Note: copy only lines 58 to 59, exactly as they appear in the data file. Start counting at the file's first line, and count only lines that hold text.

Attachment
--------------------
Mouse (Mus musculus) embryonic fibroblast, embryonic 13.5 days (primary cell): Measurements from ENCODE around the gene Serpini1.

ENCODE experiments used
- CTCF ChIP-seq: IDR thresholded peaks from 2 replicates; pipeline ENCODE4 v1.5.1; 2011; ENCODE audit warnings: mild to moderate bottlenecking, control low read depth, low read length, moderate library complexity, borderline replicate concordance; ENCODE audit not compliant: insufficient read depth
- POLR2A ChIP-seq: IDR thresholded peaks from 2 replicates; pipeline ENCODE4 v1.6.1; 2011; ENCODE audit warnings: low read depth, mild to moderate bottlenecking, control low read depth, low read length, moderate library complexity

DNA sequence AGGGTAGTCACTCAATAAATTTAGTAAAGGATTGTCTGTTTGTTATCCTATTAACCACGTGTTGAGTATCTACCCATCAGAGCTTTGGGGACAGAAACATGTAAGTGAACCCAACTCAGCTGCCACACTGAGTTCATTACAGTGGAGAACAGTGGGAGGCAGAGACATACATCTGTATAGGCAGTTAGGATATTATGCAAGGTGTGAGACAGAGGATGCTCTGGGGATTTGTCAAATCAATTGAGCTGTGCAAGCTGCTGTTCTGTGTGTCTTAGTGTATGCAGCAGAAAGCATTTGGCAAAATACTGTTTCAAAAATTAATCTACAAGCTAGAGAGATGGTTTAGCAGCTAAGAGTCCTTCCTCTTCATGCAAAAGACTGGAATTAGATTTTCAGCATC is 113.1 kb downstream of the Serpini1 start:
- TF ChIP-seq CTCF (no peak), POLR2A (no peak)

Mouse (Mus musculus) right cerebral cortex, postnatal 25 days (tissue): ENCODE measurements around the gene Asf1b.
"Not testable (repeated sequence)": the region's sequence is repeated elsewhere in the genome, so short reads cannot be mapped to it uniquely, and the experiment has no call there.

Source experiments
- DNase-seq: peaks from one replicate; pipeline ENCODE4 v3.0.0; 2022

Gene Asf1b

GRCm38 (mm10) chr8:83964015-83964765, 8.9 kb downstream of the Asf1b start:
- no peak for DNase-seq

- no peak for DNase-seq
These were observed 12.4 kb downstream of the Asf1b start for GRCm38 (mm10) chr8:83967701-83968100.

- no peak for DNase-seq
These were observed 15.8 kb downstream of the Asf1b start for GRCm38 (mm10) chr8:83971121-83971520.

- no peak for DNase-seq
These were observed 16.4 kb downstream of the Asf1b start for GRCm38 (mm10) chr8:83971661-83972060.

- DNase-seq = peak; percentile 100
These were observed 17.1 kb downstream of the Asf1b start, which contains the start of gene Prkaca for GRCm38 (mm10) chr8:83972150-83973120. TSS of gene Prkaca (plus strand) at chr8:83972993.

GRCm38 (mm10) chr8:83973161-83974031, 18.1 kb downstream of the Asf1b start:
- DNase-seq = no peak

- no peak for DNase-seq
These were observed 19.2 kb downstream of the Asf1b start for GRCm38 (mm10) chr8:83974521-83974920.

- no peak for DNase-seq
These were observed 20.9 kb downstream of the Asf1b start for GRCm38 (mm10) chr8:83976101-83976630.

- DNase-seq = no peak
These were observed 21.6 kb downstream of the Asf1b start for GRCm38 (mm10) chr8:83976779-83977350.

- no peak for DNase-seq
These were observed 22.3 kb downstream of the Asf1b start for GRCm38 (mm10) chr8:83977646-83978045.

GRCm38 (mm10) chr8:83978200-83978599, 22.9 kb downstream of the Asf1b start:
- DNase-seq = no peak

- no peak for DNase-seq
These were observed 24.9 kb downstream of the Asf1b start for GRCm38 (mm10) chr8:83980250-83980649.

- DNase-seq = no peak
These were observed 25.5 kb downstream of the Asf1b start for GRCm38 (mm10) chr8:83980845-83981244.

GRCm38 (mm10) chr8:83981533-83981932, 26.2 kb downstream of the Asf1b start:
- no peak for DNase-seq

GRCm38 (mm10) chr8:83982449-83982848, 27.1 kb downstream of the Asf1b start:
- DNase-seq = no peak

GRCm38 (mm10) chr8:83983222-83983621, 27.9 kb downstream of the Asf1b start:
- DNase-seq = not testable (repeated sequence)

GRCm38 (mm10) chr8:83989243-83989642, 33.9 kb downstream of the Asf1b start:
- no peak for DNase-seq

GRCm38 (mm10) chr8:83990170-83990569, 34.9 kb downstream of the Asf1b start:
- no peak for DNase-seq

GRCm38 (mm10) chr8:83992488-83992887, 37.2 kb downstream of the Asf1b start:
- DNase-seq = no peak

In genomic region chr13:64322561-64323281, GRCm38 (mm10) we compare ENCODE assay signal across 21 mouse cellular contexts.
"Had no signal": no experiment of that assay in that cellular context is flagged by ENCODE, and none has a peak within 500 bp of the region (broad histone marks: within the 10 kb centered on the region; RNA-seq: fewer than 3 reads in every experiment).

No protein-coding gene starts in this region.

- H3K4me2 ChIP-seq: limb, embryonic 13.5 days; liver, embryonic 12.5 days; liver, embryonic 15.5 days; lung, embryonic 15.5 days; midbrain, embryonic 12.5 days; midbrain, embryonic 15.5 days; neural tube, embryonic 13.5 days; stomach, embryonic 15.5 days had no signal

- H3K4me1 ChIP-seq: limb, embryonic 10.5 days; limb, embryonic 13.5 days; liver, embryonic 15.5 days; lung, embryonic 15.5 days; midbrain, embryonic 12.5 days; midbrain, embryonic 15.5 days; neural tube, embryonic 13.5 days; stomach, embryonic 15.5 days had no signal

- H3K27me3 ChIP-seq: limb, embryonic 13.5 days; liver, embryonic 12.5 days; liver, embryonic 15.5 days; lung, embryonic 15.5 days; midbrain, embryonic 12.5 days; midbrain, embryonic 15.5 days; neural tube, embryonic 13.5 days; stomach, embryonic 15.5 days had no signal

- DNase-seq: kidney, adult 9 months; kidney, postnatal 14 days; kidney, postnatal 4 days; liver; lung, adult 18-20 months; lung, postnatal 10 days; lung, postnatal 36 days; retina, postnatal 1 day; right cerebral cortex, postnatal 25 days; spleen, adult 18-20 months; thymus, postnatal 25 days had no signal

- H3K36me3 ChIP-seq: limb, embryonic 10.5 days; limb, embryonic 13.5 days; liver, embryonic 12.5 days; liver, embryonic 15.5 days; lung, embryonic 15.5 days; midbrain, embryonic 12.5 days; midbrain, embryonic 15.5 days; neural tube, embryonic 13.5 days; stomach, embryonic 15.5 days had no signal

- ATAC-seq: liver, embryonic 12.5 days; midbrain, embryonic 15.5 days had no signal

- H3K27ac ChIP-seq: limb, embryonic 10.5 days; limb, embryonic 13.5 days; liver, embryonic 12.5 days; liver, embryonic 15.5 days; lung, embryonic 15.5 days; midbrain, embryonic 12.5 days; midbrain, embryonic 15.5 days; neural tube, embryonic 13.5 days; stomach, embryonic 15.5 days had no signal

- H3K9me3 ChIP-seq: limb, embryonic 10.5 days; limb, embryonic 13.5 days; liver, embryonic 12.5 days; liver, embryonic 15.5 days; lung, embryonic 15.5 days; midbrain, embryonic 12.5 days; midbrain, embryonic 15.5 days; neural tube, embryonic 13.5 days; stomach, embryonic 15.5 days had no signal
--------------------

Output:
- ATAC-seq: liver, embryonic 12.5 days; midbrain, embryonic 15.5 days had no signal

- H3K27ac ChIP-seq: limb, embryonic 10.5 days; limb, embryonic 13.5 days; liver, embryonic 12.5 days; liver, embryonic 15.5 days; lung, embryonic 15.5 days; midbrain, embryonic 12.5 days; midbrain, embryonic 15.5 days; neural tube, embryonic 13.5 days; stomach, embryonic 15.5 days had no signal